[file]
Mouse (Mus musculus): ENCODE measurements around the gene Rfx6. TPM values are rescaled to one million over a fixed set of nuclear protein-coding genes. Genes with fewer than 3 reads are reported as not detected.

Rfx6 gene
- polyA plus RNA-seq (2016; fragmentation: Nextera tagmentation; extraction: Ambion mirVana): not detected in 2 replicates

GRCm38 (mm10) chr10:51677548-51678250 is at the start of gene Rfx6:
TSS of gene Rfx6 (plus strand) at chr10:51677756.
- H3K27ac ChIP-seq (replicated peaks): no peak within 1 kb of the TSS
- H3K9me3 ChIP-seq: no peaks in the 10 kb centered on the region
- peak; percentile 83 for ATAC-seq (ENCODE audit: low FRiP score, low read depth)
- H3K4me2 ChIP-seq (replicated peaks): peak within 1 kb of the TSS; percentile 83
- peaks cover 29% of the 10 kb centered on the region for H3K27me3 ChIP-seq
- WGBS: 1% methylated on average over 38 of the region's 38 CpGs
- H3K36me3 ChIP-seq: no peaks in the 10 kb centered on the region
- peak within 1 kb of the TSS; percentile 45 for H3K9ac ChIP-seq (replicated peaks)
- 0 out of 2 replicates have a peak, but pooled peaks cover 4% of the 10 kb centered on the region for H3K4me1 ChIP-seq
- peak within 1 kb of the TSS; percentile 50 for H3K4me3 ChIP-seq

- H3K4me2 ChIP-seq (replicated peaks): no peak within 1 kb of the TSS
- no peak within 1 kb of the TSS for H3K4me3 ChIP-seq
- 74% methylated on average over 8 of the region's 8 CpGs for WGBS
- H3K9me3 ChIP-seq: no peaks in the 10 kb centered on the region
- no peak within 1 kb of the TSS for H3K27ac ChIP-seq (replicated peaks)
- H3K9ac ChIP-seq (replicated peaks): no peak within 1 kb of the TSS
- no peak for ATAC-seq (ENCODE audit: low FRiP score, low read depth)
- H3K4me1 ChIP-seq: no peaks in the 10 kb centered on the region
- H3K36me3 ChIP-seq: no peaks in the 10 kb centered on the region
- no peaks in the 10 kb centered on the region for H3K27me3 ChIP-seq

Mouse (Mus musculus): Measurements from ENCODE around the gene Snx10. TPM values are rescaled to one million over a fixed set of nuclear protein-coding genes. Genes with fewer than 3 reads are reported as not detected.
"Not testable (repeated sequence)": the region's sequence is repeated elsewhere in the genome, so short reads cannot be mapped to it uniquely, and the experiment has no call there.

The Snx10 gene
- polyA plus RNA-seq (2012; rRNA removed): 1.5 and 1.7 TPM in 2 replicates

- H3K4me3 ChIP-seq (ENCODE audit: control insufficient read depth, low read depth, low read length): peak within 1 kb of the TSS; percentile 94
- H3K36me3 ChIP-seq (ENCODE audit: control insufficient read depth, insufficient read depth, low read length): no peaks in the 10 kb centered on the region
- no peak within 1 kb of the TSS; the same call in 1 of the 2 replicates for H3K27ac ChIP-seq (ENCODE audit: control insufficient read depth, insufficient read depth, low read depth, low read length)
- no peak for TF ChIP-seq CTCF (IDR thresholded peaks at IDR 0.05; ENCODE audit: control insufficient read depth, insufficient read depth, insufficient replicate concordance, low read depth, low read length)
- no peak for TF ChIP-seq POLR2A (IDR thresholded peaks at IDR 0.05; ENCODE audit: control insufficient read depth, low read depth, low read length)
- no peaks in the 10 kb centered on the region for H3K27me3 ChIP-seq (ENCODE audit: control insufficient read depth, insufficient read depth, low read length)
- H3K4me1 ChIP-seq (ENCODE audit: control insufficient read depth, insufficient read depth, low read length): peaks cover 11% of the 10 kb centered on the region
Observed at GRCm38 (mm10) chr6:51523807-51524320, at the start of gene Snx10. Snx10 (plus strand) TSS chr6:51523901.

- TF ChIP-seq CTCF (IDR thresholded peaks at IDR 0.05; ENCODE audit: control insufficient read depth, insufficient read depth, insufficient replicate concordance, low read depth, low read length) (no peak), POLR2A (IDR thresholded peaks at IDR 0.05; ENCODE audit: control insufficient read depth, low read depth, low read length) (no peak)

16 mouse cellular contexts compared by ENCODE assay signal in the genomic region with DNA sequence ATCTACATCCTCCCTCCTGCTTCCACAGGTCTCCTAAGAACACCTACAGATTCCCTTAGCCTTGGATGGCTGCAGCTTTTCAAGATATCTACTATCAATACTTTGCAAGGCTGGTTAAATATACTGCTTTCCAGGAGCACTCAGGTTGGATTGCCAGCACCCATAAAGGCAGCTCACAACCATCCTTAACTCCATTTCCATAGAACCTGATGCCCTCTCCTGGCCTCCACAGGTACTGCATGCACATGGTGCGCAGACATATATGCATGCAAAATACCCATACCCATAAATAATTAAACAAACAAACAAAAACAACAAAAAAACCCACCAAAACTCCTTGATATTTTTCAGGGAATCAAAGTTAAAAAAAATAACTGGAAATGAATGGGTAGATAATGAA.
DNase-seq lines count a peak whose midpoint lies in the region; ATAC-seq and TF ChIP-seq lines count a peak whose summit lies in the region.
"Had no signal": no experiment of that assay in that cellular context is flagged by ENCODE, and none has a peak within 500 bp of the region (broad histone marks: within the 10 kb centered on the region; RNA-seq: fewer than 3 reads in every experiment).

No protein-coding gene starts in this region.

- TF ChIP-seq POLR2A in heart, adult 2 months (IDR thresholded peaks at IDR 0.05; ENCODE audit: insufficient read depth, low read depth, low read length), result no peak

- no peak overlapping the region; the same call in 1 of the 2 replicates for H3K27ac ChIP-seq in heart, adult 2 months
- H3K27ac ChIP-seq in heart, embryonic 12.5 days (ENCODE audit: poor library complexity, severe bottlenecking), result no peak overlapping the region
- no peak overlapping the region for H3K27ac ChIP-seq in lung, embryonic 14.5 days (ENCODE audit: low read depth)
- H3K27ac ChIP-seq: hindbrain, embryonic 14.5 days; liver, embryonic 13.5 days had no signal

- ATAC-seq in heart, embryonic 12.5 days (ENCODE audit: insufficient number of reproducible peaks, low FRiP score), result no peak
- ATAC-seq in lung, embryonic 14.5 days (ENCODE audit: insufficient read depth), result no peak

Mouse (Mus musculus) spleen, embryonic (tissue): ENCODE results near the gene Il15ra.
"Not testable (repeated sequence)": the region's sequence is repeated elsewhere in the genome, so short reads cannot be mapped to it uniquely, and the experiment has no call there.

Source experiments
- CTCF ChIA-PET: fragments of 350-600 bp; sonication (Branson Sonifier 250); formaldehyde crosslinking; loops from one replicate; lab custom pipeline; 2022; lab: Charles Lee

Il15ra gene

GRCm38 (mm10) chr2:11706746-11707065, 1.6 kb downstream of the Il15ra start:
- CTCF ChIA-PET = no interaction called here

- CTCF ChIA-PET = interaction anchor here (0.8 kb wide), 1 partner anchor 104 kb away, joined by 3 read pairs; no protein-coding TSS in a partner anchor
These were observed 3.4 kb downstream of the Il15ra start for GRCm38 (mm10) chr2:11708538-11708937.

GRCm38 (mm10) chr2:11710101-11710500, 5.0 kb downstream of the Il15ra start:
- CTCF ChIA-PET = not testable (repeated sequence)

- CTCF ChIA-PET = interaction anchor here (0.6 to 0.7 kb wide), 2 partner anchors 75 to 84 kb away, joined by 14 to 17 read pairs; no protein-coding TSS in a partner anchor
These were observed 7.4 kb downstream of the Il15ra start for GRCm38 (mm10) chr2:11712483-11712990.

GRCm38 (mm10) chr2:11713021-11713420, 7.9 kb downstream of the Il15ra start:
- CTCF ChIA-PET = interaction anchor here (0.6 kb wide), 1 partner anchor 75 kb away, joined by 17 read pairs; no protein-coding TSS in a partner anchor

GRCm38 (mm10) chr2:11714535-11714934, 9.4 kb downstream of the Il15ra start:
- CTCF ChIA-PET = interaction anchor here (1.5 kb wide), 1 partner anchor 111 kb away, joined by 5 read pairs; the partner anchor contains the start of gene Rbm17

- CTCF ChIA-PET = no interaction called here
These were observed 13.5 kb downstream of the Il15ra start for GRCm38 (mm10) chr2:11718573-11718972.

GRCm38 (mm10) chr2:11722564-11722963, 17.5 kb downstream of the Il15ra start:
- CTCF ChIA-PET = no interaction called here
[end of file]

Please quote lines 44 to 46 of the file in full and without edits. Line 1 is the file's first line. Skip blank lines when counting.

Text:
- no peak overlapping the region; the same call in 1 of the 2 replicates for H3K27ac ChIP-seq in heart, adult 2 months
- H3K27ac ChIP-seq in heart, embryonic 12.5 days (ENCODE audit: poor library complexity, severe bottlenecking), result no peak overlapping the region
- no peak overlapping the region for H3K27ac ChIP-seq in lung, embryonic 14.5 days (ENCODE audit: low read depth)